What is imagination?  Got any ideas?

A dictionary definition of imagination might be the power to create something in one’s mind; or to form a mental image of something not present to the senses; or the ability to create something new, never before seen or heard or felt.  Now, all of that is good and important, certainly, but there’s more to imagination than just creating a new object.

As a fiction writer, imagination is my stock in trade.  A book of fiction has to be imaginative.  It has to live in the mind of the reader.  It has to jump from the page of the book directly into the brain of the reader.  Imagination is the glue that holds the story together.  It must have elements of logic and reason, of course, yet it has to leave behind the mundane and unexceptional and pass into a world that, almost by definition, cannot exist in his universe.   This is especially true for those of us who write science fiction.

Much of my science fiction writing is of worlds beyond our solar system.  Fictitious worlds that don’t exist may, in some cases, be based on real worlds (though frequently they are not).  Imagination plays a role in the development of those worlds.  I derive a lot of the information I use in my world-building from science fact.  For example, the current “epidemic” of new planets that astronomers have found over the past ten years or so has fueled some of my world-building.  But not all of it.

New planets are fine, but it takes more.  Designing a new world only begins the process of imagination.  Placing a fictitious planet in orbit around a fictitious star is good, and a start, but it has to be populated by a race of beings different in many ways, some definable, some not, from all the other beings we are familiar with today.  Different from us as humans.  A new race has to have a reason for its existence–how did it arise, what keeps it alive, how does it get by day by day, what does it value above all else, what does it devalue and debase.  All of this has to come from the imagination of the author.

Yet, there is even more than this.  What is it that makes one author’s world more real than another’s?  What pulls us into one book more than another?  I read a book recently by a well-known sci-fi author, but was disappointed.  Not in the writing, certainly, it lived up to his usual standards of clear, concise, well-thought out prose.  But in the end, I put the book down feeling I had not lived through an exciting science-fiction story, a story that captured my imagination and took my mind to a totally different universe.  That’s the secret.  Imagination is not simply the power to create a new planet, or a new race of people, or to place humans in contact with that race and describe the interactions between them.  Imagination draws its power from the newness, the novelty of the interaction.  What goes on that no one else ever thought of?  What does that sci-fi novel tell us about ourselves?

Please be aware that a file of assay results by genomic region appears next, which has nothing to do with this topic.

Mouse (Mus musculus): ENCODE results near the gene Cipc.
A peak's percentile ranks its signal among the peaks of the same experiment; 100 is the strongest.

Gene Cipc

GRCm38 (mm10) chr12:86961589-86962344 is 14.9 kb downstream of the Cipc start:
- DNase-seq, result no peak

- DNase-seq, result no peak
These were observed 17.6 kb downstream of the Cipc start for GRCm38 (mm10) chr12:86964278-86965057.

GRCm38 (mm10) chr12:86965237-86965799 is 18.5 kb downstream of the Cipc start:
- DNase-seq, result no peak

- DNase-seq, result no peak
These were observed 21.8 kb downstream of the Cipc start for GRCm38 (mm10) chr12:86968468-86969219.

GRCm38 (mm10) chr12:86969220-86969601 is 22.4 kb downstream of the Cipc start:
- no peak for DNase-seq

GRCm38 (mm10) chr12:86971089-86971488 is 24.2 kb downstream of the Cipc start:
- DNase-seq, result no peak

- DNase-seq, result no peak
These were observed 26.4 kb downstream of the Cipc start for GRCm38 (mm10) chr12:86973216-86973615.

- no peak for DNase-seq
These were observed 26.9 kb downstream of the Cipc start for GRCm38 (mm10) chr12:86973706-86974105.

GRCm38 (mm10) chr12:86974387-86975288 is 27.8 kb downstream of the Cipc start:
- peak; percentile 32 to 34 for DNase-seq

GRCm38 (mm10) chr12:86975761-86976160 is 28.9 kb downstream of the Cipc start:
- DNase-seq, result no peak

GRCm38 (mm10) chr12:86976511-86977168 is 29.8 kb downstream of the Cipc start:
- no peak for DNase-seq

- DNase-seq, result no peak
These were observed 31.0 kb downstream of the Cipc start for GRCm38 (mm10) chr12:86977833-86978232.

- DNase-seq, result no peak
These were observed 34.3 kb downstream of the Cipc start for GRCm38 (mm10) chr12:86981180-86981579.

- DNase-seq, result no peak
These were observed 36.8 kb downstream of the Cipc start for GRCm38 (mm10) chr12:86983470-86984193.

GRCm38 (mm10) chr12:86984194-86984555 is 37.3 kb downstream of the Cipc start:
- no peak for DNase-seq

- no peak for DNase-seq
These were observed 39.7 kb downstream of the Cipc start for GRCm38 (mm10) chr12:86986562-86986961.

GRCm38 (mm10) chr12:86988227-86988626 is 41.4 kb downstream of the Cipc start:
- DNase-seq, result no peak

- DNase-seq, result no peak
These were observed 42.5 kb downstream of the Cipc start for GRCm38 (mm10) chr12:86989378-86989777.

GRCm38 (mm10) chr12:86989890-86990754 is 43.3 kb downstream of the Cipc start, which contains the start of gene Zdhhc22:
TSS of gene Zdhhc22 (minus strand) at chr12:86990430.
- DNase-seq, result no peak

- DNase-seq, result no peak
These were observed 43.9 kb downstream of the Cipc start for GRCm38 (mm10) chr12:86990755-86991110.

If I seem to be fumbling around trying to define imagination, I am.  Defining imagination is a lot like defining gravity.  We know what it is, but it’s hard to define.  It’s hard to come up with a definition that will please everyone.  Examples are a way of showing a point.  A good science fiction novel is imaginative.  Like Star Wars was imaginative in its time.   Like Robert Heinlein was imaginative in his.  Or Jules Verne or H. G. Wells.  It’s easy to say you aren’t going to write a good sci-fi novel without it, but hard to know if you’ve got it when you do write the novel.  Only time will tell.

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